Tuesday, September 18, 2007
I told you so. Our European counterparts are all very impressed with the Nation’s Capital! How can you not be impressed when we’re having weather like this: this is the summer we missed! Yippee! Twenty-seven degrees, no humidity, and gloriously clear and sunny skies. And the leaves are definitely turning. Although it is still early in the autumn, one spies the occasional crimson maple, a golden bough exploding out of a sea of green, and a dry sense of change.
And in the theatre things are not much different. The Theatre at the NAC is a substantially different container than both the Swan and the Northern Stage. Where the Swan is like an atrium, and the Northern Stage is like an auditorium, the Theatre is a big bowl. Our actual playing space has been rounded by adding panels on the sides and the front. It is quite grand, and allows for much more sweeping movement and delivery. It is a different external dimension for the actor. And it’s as if our chorus of Dreamboats was choreographed to go into this space all along! Funny how things like that work out.
There are plenty of adjustments to make: steep steps to vomitories that exit under the audience on either downstage side, a vast, black, cavern backstage, one less dresser, and one less wigger on duty, an entirely new crew (who are fantastic, and really helpful). But the biggest adjustment is the music. Our band has been placed deep in the backstage behind the crossover. This means having the instruments on mics, and pumping the sound into the house. This is always a huge adjustment after having acoustic music onstage. Very difficult. And for our rehearsal day it means re-cueing the entire show. So apart from a detailed clean of the Dreamboats choreography with Veronica, and some great notes and adjustments from Rae, the day and night were entirely devoted to sound and lighting.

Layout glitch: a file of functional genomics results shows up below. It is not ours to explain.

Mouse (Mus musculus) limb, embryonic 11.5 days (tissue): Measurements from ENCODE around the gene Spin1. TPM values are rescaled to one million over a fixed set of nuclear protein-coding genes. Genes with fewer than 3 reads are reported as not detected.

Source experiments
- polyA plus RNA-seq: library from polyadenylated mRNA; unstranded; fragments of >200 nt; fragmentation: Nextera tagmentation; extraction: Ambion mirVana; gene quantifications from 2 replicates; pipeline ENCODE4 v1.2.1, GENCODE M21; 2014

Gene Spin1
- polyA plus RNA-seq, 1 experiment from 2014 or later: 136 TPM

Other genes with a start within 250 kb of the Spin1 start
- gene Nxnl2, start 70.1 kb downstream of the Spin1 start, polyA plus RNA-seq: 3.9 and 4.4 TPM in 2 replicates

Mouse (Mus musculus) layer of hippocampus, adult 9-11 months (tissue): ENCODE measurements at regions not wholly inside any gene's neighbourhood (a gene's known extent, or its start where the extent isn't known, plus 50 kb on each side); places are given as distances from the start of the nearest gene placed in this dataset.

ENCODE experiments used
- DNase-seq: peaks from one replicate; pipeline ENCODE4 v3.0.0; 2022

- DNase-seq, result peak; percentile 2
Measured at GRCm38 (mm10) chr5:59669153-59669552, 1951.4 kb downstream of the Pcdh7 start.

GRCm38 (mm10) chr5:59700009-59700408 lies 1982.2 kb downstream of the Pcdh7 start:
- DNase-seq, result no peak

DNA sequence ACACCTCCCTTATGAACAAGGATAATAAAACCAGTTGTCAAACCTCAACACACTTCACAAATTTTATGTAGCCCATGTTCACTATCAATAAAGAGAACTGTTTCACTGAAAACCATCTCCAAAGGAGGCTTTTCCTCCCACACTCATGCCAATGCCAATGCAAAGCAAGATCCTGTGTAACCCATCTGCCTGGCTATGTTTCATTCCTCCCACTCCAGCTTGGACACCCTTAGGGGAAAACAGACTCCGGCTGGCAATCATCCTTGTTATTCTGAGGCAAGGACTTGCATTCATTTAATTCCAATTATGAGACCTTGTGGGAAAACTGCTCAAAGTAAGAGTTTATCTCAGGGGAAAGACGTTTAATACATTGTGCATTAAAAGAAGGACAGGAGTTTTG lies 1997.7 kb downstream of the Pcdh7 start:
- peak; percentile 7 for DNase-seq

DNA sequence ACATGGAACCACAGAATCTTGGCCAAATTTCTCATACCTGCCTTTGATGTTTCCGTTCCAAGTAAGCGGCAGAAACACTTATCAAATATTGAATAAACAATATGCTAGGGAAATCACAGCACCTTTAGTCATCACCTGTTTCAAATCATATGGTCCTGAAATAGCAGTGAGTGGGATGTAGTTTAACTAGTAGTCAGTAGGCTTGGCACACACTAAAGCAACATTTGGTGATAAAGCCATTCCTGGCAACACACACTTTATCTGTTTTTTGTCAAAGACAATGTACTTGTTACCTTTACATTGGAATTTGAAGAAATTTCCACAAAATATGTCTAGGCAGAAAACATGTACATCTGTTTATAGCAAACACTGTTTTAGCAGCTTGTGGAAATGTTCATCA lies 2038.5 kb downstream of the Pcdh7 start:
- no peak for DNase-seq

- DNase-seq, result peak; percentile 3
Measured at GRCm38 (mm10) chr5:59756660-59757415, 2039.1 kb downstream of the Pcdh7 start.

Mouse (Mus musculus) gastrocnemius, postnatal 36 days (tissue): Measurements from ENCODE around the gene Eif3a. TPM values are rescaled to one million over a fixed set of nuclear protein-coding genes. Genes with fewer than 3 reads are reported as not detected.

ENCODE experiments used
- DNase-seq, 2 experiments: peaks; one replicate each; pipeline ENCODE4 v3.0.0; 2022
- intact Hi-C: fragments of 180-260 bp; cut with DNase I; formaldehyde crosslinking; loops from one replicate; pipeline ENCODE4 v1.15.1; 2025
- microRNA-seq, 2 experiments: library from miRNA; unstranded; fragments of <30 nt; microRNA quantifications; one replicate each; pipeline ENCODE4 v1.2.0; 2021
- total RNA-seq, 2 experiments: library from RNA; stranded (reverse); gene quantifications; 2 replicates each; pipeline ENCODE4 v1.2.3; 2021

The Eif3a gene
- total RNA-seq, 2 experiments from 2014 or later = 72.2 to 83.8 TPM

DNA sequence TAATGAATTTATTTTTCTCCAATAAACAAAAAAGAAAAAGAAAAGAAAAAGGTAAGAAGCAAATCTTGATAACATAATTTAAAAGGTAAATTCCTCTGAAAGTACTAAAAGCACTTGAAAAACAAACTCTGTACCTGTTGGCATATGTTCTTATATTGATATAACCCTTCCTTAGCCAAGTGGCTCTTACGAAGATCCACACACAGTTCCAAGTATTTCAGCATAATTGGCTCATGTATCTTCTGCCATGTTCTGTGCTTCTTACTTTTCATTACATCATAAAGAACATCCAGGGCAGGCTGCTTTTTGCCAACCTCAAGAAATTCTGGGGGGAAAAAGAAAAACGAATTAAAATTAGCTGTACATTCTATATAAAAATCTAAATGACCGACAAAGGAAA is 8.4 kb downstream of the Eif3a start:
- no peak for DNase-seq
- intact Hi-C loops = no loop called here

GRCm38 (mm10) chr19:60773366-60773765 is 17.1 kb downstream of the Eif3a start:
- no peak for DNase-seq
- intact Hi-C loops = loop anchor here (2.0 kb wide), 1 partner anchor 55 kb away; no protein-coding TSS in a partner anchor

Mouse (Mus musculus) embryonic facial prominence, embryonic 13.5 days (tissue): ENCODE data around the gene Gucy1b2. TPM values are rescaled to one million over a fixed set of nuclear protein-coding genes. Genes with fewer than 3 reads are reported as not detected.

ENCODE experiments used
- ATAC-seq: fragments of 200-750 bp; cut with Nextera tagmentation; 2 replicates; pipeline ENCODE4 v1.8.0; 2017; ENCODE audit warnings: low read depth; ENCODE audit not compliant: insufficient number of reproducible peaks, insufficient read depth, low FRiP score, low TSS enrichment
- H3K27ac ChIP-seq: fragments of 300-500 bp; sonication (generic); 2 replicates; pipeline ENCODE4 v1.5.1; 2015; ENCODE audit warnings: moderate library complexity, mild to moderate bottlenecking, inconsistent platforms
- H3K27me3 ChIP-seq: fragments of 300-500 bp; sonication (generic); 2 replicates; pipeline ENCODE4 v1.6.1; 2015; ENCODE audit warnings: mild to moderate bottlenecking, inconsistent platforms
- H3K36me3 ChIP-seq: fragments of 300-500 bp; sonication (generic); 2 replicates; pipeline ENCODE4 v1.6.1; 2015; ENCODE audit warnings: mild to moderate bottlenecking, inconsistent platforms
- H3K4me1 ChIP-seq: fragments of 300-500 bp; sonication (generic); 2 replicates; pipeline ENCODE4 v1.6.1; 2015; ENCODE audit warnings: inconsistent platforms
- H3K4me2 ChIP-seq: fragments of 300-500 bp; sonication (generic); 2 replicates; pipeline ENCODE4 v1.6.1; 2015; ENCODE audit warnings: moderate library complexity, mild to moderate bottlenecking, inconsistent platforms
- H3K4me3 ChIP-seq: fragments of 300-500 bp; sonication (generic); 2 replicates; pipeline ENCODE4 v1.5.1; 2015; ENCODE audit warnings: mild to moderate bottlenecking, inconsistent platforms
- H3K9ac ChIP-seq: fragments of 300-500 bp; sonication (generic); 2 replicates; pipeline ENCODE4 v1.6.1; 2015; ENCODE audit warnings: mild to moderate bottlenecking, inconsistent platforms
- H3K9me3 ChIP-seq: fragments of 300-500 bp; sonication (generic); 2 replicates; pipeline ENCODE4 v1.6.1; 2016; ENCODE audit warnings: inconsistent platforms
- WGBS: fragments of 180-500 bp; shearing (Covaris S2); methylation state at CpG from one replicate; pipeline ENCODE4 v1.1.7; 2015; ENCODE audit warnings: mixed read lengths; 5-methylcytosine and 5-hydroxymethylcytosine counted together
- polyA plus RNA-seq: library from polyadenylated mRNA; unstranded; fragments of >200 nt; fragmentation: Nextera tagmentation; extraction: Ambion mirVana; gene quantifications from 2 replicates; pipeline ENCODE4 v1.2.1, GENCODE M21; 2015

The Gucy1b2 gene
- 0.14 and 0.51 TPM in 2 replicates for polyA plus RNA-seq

This was all very time consuming, and by the end of two five hour sessions we were not even half-way through the show. So tomorrow we will not have a dress rehearsal before we see our first audience! It’s hardest on the new crew. As a cast, we all have this play firmly in hand (though it has been wonderful to be reminded of some details as we work through), but the crew has NO IDEA how this madness fits together into a 100 minute marathon. We will keep slogging it out tomorrow and see where we land.
We end the day abruptly, and on a bad note: three of our actors have come down with severe nausea and… accompanying symptoms. We finish a little early to get them home and to bed. Jet lag, I assume. Or maybe they picked something up on the plane. Nasty, any way you look at it.